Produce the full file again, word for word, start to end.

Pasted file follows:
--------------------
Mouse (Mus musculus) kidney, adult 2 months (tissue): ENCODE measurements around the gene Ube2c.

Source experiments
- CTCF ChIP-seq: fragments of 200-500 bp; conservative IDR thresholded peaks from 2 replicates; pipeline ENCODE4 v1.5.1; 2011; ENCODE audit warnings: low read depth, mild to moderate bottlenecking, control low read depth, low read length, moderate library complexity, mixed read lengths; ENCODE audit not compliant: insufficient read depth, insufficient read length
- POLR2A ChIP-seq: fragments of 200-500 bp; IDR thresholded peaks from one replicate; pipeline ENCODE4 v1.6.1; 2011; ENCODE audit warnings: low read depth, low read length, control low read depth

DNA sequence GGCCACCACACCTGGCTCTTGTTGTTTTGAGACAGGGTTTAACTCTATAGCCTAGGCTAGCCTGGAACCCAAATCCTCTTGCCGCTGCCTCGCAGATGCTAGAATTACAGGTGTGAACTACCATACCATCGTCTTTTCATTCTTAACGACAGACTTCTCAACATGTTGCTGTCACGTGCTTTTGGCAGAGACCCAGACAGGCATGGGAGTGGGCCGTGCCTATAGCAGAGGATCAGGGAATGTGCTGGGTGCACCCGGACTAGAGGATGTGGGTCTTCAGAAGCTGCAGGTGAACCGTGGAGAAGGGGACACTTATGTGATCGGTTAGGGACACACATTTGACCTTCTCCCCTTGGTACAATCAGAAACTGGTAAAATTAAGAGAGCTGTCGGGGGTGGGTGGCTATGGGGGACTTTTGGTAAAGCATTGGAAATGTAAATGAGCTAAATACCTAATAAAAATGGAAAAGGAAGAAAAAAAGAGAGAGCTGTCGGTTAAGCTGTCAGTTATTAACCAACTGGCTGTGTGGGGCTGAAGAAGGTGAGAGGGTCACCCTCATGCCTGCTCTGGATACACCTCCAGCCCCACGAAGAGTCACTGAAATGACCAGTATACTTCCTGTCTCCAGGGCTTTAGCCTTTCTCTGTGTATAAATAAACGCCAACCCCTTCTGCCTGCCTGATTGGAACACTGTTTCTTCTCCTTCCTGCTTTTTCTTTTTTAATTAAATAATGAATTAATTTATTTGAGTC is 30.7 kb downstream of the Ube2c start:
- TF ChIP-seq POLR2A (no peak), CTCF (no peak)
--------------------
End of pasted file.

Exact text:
Mouse (Mus musculus) kidney, adult 2 months (tissue): ENCODE measurements around the gene Ube2c.

Source experiments
- CTCF ChIP-seq: fragments of 200-500 bp; conservative IDR thresholded peaks from 2 replicates; pipeline ENCODE4 v1.5.1; 2011; ENCODE audit warnings: low read depth, mild to moderate bottlenecking, control low read depth, low read length, moderate library complexity, mixed read lengths; ENCODE audit not compliant: insufficient read depth, insufficient read length
- POLR2A ChIP-seq: fragments of 200-500 bp; IDR thresholded peaks from one replicate; pipeline ENCODE4 v1.6.1; 2011; ENCODE audit warnings: low read depth, low read length, control low read depth

DNA sequence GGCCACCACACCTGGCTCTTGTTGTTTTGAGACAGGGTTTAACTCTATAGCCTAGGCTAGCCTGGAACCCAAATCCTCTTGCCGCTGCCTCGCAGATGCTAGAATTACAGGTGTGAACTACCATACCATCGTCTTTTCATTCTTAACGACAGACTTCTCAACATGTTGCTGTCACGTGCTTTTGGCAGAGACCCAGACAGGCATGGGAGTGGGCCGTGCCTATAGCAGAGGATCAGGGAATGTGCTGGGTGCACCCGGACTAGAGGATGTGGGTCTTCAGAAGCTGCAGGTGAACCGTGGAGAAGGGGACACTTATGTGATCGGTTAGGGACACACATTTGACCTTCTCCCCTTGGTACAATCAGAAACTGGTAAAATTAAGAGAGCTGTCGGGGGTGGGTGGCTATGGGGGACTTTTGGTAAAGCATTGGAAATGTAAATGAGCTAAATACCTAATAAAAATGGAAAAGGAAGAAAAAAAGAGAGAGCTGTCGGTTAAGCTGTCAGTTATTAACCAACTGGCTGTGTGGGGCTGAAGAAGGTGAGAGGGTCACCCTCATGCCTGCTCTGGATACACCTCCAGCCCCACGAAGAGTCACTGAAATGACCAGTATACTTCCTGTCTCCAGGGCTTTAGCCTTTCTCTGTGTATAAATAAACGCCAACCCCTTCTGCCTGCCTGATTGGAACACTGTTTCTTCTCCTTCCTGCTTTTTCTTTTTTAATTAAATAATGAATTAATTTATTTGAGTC is 30.7 kb downstream of the Ube2c start:
- TF ChIP-seq POLR2A (no peak), CTCF (no peak)